Jack McCarthy ’17 is in the business of ugly. Not pretty or nice. Not charming or cute. Just straight-up, eye-popping, shake-your-head ugly.
McCarthy sells ugly Christmas sweaters, those so-bad-they’re-good sweaters that have become a popular tradition during the holiday season. His business, Ultimate Ugly Christmas, stocks clothes so kitschy, so loud and garish, that they’re almost painful to look at. “The more gaudy, the more over the top, the better,” McCarthy says.
McCarthy got into the ugly business in the eighth grade. His older sister had run a charity 5K race in a hideous Christmas sweater, and, on a whim, the pair put it on eBay to see what it would fetch. Unexpectedly, a bidding war began. The sweater sold for $50, and a business idea was born. “It made me realize you can buy something at a thrift store, market it the right way, and people will pay you for it,” McCarthy says.
At first, his parents weren’t sure what to make of the business, especially as McCarthy’s inventory began filling up the basement. Would they be stuck with piles of tacky duds? “They didn’t think there would be a market,” says McCarthy, who hails from Wauwatosa, a town outside Milwaukee. “But once they saw it was successful, they knew the sweaters would be moving out of the basement.”
As the trend of wearing ugly sweaters has grown (think of the myriad shindigs where party-goers, ironically or not, sport the tacky creations), so has McCarthy’s business. He has sold more than 1,000 sweaters each of the last three years. His peak was 2013, when he sold 1,600 sweaters and earned almost $50,000.
Competition also has grown. McCarthy says eBay had 30 listings for ugly Christmas sweaters when he started his venture. Last year it had 30,000. Big outlets like Wal-Mart and Target also have climbed aboard the ugly bandwagon. To differentiate himself, McCarthy sells only secondhand sweaters. “I call them authentic vintage grandma sweaters,” he says. “They’re literally what someone’s grandma used to wear 15 years ago or more.”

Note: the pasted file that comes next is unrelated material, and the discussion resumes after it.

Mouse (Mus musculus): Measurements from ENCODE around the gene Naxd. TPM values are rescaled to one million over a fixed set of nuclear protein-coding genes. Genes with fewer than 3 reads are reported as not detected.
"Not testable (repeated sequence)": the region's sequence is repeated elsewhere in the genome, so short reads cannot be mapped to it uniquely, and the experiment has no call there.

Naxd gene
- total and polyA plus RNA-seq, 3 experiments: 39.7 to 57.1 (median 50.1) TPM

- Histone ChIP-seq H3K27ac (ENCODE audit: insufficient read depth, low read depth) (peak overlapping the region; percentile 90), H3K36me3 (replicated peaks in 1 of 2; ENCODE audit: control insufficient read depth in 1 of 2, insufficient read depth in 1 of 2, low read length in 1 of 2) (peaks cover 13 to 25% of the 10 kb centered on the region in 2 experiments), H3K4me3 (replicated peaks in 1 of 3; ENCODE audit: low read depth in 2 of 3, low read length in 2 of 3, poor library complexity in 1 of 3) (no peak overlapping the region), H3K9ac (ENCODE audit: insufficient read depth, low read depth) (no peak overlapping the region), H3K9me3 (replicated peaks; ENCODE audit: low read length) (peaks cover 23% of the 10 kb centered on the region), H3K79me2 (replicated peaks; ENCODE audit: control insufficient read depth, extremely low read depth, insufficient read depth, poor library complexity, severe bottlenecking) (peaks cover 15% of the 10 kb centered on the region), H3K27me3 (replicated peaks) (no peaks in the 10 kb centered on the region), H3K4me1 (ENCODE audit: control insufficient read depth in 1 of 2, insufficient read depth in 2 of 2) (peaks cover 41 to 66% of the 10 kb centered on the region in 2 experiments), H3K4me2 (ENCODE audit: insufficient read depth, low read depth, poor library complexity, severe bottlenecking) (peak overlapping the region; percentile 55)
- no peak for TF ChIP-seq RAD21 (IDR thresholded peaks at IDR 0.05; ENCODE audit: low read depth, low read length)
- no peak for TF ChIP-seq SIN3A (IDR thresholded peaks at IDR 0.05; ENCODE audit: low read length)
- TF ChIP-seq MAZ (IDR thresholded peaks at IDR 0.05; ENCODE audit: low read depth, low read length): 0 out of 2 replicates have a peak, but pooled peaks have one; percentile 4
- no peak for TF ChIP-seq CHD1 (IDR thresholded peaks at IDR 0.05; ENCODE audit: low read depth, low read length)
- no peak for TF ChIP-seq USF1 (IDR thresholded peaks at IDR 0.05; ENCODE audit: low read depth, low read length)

McCarthy has bought his sweaters in thrift stores all over the Midwest, from Minnesota to Michigan to Indiana. A few years ago, he visited more than 100 thrift stores during the summer. “I tried to look in thrift stores on the East Coast and in California, but the best sweaters are in the Midwest,” he says. While he continues to do a lot of his own buying, McCarthy has had to supplement his inventory lately by purchasing from wholesalers that sell vintage sweaters by the pound.
On his website, McCarthy rates his sweaters in three categories: ugly, uglier, and ugliest. The uglier the sweater, the more money it costs. McCarthy relies on his years of experience in tackiness to rate the garments. “I have seen thousands and thousands of sweaters,” says McCarthy, who keeps a personal collection of 20 to 30 of his most horrid discoveries. “I guess I’m an expert.”
Despite the success, McCarthy doesn’t plan to sell ugly sweaters forever. He is working on other e-commerce sites, including Vibe Tanks. A vendor of tank tops that McCarthy describes as “frat boy style,” the site was co-founded with Aditya Sastry ’17 in June and has seen brisk business so far.
But as another holiday season rolls around, McCarthy remains committed to the pursuit of ugliness. Back home in Wisconsin, he still keeps his inventory in his parents’ basement, and his mom takes up the job of shipping the clothes to customers. For her efforts, McCarthy makes sure to buy her great Christmas presents. And, no, he doesn’t give her sweaters.—John Crawford